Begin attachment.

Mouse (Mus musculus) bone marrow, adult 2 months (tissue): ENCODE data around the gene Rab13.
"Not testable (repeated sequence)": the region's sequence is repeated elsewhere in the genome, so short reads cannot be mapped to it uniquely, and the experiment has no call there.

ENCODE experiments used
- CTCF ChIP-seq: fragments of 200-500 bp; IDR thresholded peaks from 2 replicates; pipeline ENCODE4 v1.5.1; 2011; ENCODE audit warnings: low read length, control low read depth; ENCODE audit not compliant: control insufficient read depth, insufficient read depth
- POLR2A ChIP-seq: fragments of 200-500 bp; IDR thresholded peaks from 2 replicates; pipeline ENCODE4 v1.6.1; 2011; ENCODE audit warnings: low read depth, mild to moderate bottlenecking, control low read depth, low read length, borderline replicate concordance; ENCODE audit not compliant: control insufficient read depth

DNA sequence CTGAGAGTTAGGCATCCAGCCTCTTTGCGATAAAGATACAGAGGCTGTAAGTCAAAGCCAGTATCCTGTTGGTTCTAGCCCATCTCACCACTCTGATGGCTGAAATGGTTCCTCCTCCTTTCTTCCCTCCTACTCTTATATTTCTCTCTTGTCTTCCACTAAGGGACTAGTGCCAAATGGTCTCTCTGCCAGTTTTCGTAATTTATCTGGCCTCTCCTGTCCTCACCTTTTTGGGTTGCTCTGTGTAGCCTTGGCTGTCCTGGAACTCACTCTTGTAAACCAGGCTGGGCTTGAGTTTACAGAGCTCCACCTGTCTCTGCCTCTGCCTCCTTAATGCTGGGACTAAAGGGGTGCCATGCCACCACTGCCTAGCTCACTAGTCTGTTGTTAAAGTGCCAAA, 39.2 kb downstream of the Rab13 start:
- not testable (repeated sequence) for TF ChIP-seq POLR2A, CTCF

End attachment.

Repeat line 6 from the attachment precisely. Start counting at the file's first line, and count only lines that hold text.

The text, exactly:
DNA sequence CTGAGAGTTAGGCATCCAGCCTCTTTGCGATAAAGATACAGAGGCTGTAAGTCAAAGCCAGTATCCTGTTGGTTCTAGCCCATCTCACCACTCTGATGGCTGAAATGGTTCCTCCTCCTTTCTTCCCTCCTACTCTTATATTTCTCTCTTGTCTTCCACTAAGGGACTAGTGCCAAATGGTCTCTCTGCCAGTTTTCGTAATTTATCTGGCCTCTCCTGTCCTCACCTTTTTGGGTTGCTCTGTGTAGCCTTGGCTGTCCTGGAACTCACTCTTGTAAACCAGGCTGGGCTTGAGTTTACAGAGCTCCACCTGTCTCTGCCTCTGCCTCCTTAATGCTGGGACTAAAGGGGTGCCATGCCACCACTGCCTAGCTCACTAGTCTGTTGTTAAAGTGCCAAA, 39.2 kb downstream of the Rab13 start: